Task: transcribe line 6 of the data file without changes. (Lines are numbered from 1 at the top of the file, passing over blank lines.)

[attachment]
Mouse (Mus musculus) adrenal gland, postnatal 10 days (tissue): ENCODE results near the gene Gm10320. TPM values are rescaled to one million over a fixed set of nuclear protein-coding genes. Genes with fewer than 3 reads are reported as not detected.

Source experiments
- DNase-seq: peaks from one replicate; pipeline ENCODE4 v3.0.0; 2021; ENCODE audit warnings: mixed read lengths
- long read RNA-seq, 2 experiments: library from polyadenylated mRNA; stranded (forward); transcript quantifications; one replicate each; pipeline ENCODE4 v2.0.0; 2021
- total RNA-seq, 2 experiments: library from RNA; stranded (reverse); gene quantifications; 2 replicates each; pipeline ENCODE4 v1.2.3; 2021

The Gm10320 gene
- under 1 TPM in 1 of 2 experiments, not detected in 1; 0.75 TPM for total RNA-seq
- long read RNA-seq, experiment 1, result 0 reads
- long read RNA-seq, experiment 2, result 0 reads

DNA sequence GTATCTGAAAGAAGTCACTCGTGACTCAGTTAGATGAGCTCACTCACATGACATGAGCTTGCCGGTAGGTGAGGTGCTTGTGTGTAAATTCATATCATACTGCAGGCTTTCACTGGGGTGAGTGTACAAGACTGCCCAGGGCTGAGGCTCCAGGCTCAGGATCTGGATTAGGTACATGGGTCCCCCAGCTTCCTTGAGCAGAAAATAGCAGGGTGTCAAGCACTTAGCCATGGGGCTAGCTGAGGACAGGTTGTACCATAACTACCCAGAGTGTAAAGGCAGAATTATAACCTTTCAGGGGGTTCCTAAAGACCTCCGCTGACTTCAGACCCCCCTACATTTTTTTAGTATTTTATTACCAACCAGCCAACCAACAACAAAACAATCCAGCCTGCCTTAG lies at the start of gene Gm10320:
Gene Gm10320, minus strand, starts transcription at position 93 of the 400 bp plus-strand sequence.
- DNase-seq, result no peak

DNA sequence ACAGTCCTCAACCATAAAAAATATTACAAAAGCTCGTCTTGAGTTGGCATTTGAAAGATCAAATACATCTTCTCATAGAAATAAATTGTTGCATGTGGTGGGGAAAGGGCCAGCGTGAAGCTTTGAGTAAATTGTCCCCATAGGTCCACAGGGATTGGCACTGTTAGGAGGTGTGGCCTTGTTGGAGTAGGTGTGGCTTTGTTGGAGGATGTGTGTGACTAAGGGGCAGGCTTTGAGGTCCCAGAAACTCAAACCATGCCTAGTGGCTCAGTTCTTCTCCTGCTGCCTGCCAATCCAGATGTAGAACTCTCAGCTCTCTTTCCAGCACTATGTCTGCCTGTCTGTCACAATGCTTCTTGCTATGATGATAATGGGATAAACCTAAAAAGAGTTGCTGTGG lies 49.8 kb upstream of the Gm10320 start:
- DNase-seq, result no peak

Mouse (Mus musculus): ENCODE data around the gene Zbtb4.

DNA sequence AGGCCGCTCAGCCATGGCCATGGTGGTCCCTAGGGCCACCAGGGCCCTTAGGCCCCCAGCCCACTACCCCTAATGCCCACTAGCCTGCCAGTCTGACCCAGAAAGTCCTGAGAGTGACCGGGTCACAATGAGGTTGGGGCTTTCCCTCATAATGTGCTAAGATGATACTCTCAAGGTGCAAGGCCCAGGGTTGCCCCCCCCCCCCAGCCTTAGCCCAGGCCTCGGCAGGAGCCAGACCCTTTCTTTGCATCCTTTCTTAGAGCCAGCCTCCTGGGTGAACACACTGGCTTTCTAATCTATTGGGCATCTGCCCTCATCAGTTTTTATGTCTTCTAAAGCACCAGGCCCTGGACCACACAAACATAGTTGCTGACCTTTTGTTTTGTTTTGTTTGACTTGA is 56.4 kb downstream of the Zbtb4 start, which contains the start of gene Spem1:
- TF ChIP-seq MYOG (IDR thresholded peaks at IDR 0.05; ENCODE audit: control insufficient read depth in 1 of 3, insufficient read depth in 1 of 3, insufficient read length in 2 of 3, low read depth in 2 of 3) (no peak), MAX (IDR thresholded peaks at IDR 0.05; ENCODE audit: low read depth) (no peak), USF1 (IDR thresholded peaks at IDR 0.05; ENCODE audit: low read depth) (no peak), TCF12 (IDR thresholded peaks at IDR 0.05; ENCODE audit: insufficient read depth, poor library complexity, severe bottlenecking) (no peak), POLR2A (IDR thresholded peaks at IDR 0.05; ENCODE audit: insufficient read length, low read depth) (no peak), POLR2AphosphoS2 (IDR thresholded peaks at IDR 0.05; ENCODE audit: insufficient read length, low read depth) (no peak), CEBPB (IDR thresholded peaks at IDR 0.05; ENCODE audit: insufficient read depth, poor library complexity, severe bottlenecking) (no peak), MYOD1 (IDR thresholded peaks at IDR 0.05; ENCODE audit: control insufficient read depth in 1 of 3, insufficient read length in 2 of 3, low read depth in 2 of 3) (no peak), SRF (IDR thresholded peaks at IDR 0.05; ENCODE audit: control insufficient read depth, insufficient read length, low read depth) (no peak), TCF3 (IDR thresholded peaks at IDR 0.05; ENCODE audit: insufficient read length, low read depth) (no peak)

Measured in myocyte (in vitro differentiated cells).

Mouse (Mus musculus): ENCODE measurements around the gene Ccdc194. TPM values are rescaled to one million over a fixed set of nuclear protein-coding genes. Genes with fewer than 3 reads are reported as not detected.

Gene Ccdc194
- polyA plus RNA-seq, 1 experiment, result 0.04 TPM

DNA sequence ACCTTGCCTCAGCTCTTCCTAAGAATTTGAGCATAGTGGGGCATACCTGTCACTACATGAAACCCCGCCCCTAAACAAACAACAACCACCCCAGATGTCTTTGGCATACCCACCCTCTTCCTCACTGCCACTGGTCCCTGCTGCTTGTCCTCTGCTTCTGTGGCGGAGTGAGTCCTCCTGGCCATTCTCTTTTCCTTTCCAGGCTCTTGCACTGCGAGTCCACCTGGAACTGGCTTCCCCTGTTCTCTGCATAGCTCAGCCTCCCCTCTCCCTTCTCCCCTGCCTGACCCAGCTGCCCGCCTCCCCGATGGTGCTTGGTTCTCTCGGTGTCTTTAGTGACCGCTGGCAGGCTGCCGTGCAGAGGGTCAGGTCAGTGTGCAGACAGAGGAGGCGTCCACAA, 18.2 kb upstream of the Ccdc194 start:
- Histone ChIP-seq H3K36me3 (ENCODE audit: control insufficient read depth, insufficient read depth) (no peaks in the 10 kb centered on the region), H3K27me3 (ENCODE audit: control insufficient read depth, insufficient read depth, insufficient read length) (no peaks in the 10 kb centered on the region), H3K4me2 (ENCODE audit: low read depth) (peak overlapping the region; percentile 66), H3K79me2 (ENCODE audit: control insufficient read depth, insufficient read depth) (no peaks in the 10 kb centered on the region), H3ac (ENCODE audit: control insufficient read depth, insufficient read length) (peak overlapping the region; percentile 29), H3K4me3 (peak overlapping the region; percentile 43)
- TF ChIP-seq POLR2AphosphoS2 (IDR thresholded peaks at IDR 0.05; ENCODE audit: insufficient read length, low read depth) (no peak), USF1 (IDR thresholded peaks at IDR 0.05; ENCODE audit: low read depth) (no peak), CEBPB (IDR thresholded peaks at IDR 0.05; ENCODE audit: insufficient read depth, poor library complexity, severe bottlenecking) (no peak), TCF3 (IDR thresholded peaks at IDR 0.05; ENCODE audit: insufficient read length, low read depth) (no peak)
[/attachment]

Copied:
The Gm10320 gene